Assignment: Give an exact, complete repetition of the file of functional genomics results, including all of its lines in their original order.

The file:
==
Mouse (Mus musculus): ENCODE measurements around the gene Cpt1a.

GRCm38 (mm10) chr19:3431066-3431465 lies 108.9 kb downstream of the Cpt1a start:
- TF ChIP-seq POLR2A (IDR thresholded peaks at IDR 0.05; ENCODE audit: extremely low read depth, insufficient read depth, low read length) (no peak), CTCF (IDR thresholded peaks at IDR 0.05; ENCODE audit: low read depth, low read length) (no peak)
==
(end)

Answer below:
Mouse (Mus musculus): ENCODE measurements around the gene Cpt1a.

GRCm38 (mm10) chr19:3431066-3431465 lies 108.9 kb downstream of the Cpt1a start:
- TF ChIP-seq POLR2A (IDR thresholded peaks at IDR 0.05; ENCODE audit: extremely low read depth, insufficient read depth, low read length) (no peak), CTCF (IDR thresholded peaks at IDR 0.05; ENCODE audit: low read depth, low read length) (no peak)